People who buy the MacBook aren’t buying it for its expandability, but rather for its other features, namely the size. I don’t have a lot of devices I need to connect to the MacBook, so I’d rather have a smaller laptop with a dongle than carry around a heavier laptop with ports I’m not using 90 percent of the time. […]

The good news is that if you need more ports or more power, Apple has two other MacBook product lines that may suit your needs. For me, I’m sticking with MacBook.

A lot of Apple watchers react to the company’s new products as if they Apple isn’t allowed to make devices that aren’t suited for them. But that isn’t the case — introducing a product that isn’t best for you can’t be considered a misstep unless they don’t offer any products that are best for you.

If you want an extremely portable machine but can’t get by with a single USB-C port, just buy a MacBook Air. No one’s going to force you to buy a computer you don’t want and the existence of this MacBook doesn’t change the viability of the computers you already own. And even though the future we’re heading towards is one of ubiquitous wireless peripherals, Apple will continue offering notebook computers with a multitude of ports for years to come.

HBO Now Highlights Hypocrisy in Apple’s No Porn Rules

Sam Oliver, writing for AppleInsider:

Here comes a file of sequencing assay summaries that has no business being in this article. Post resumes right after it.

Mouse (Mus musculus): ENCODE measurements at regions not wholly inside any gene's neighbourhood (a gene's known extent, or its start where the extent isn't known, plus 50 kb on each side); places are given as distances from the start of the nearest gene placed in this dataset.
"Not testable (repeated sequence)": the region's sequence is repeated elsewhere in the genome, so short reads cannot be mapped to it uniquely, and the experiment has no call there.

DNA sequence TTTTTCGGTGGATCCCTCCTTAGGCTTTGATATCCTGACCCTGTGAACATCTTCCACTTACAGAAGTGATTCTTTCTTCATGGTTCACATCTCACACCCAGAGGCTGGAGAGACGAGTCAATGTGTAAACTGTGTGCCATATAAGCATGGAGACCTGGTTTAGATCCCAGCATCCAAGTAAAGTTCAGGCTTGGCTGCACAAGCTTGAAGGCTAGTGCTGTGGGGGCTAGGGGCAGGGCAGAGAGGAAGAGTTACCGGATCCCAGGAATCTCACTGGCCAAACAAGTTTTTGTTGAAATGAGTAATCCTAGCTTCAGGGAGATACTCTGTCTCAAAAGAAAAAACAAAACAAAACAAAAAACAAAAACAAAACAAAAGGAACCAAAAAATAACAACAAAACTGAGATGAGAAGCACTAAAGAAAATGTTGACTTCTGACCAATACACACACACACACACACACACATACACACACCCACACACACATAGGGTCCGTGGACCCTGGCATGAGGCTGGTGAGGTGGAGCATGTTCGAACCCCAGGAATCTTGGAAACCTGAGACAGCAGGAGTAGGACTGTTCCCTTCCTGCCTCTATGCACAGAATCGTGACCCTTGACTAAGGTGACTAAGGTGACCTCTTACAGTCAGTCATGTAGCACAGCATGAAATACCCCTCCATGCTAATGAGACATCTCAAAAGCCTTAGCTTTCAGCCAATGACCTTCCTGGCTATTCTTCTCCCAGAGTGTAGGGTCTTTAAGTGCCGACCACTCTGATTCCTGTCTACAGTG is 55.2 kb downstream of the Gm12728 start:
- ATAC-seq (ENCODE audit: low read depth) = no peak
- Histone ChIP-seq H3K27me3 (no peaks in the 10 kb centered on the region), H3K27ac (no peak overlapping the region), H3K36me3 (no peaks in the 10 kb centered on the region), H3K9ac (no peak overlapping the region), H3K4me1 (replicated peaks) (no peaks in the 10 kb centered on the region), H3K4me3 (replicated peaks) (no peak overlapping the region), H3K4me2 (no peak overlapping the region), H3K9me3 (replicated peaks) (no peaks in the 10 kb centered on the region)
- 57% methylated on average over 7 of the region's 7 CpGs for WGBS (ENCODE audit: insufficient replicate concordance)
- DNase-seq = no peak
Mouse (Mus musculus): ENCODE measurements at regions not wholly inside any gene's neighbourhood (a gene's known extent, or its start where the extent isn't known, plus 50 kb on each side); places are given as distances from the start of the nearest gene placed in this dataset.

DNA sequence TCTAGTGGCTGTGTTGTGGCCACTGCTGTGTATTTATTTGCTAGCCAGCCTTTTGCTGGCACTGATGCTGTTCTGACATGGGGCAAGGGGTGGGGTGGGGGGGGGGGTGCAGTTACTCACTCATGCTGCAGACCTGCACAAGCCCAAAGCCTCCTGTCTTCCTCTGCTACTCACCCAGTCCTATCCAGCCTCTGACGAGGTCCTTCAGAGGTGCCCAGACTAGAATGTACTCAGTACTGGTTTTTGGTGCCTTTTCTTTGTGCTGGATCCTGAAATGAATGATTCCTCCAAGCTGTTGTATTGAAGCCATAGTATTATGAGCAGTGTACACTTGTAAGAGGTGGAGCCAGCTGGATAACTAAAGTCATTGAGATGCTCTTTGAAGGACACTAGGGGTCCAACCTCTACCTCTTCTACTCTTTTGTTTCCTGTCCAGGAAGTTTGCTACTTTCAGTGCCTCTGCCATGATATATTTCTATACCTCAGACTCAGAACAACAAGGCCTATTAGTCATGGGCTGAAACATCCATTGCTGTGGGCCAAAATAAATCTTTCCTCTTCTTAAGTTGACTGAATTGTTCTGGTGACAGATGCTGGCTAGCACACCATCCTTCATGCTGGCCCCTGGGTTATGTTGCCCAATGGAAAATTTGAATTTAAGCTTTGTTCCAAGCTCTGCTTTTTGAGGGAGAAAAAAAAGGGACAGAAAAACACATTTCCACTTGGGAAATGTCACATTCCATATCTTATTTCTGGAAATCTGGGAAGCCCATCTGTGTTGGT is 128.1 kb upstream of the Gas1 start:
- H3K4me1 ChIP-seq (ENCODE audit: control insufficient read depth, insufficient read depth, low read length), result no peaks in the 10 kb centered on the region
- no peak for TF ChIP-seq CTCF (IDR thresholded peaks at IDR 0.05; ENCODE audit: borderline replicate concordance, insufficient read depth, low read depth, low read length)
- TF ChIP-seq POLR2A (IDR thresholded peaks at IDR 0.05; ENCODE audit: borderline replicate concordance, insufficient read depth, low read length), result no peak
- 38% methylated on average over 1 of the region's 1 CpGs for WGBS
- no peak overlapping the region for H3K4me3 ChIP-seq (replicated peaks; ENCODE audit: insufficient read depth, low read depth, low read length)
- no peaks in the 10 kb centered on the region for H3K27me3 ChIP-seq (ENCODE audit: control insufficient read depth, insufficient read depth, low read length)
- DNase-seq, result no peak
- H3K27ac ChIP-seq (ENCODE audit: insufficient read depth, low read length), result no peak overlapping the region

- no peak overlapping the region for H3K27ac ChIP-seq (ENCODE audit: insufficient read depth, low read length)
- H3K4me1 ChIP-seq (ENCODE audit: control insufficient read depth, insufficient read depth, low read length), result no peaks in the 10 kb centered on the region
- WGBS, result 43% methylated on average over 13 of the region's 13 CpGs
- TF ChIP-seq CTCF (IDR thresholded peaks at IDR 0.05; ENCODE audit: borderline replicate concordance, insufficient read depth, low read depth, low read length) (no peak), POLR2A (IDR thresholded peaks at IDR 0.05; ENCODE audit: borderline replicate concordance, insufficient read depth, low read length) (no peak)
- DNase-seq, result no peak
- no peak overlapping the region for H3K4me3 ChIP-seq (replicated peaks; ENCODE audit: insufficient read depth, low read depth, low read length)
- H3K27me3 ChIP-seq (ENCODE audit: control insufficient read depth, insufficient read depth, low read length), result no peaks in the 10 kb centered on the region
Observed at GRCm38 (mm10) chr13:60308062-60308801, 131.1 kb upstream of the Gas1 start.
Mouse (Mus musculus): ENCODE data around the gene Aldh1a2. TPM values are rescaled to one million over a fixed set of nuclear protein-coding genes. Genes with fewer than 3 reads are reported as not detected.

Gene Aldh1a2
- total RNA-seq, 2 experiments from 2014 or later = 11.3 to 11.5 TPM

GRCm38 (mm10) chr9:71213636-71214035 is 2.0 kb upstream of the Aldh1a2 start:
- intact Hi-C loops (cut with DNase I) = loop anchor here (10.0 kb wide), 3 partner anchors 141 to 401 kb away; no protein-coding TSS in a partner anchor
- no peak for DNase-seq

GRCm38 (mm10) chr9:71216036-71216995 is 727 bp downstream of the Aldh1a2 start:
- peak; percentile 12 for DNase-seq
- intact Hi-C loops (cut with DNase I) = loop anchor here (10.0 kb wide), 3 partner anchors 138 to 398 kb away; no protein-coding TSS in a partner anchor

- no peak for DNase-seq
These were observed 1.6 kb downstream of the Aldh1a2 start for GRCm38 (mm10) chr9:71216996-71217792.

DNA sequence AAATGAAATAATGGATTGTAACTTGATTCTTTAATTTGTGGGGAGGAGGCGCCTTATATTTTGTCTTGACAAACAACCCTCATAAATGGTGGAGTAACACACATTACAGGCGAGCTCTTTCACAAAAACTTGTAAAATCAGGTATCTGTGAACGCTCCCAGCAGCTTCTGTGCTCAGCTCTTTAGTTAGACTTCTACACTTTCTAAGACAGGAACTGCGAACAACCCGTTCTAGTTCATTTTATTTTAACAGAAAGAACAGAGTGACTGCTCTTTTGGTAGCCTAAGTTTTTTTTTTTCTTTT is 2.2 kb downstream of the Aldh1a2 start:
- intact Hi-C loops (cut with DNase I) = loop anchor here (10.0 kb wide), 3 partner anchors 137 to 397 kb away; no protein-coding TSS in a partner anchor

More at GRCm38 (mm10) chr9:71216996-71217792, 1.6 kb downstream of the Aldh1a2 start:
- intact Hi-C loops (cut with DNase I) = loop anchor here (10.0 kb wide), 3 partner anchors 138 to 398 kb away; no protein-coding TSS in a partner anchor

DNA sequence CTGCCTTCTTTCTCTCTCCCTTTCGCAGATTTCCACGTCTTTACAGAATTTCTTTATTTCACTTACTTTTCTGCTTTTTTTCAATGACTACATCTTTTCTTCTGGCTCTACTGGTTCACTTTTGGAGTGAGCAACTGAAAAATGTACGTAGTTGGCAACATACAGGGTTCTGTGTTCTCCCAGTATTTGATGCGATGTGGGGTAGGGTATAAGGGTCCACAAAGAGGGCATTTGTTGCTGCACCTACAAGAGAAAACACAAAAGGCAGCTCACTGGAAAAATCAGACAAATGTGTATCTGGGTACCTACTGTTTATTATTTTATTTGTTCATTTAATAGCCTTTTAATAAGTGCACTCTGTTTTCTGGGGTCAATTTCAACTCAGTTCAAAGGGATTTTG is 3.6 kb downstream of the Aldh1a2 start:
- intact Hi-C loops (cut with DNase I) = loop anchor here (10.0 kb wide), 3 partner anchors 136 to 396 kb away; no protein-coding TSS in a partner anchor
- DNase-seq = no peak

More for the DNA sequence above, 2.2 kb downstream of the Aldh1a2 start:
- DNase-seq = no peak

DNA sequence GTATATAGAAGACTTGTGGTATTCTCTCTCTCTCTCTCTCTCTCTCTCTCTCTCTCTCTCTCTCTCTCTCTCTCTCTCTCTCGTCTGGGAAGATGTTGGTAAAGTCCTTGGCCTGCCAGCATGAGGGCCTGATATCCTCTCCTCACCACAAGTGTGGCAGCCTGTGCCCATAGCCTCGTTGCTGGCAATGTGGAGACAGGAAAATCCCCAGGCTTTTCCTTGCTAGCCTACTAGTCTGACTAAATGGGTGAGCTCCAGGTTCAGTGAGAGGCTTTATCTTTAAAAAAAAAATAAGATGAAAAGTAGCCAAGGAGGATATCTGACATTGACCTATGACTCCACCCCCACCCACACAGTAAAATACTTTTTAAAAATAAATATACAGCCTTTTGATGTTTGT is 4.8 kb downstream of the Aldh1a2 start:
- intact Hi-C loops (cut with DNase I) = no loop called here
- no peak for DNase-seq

This time around, there’s no need to log in with cable credentials — Apple is essentially selling porn through iTunes.

There’s nothing wrong with porn, of course. The only thing wrong is Apple’s double standard.

HBO gets away with it because Apple needs what HBO has. Could Apple have muscled a deal in without including pornographic content? Maybe, but they didn’t.

It struck me as odd when I launched HBO Now on my Apple TV and noticed the Late Night section. But, I expect apple held HBO Now to the standards they have for music, movies, and TV shows, rather than the standards they have for applications. HBO Now is packaged as an application on iOS devices, but it feels more akin to media sales than app sales. Or, maybe this is a sign of a loosening of the purse strings on explicit material in the App Store.

Highball

A new cocktail recipe application from Studio Neat. It’s well designed and has a really clever sharing feature which embeds a QR code inside of the recipe images it generates. Any Highball user you share that recipe image with can import it into the app which scans the QR code and saves it as a fully editable cocktail recipe.